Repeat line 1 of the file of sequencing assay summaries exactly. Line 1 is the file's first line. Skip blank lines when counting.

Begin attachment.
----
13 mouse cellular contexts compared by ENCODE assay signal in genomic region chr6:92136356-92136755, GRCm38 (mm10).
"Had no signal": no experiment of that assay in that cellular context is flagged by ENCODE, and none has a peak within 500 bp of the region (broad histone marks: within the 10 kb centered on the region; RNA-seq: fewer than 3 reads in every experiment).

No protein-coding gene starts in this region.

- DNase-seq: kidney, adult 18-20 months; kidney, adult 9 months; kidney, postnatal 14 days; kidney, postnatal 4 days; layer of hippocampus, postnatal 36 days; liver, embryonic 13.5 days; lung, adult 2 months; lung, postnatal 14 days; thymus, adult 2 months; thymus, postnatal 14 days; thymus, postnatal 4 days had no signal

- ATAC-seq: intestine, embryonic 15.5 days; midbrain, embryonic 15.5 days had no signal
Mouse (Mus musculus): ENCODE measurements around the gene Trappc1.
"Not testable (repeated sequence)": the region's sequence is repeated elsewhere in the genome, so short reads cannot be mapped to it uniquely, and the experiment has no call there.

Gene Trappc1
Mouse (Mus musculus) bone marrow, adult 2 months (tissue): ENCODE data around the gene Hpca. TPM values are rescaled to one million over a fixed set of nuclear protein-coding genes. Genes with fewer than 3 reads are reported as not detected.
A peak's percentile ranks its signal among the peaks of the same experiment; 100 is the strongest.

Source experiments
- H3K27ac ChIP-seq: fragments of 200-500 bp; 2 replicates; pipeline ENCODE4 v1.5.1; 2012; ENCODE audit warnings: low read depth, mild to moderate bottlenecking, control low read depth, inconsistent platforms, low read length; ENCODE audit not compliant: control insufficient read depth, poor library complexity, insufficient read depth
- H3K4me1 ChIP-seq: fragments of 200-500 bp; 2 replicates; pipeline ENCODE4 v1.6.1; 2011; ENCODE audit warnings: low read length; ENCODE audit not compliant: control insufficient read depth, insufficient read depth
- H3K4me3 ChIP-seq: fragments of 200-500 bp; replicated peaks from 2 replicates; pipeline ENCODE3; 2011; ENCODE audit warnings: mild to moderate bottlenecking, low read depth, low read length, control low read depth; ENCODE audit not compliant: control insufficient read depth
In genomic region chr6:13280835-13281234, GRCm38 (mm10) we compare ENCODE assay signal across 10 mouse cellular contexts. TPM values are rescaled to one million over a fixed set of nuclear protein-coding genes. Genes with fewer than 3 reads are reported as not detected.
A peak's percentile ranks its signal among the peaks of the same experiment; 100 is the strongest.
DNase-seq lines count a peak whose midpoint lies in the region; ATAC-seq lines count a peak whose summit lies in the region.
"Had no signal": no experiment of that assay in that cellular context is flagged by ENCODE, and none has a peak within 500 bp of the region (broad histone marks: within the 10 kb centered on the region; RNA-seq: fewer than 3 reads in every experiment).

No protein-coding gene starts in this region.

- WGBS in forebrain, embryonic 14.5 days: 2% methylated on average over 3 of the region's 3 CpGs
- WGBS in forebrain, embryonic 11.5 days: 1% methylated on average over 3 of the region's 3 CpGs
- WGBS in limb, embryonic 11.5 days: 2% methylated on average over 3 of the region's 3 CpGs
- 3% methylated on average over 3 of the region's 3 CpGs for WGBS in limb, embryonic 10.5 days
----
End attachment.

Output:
13 mouse cellular contexts compared by ENCODE assay signal in genomic region chr6:92136356-92136755, GRCm38 (mm10).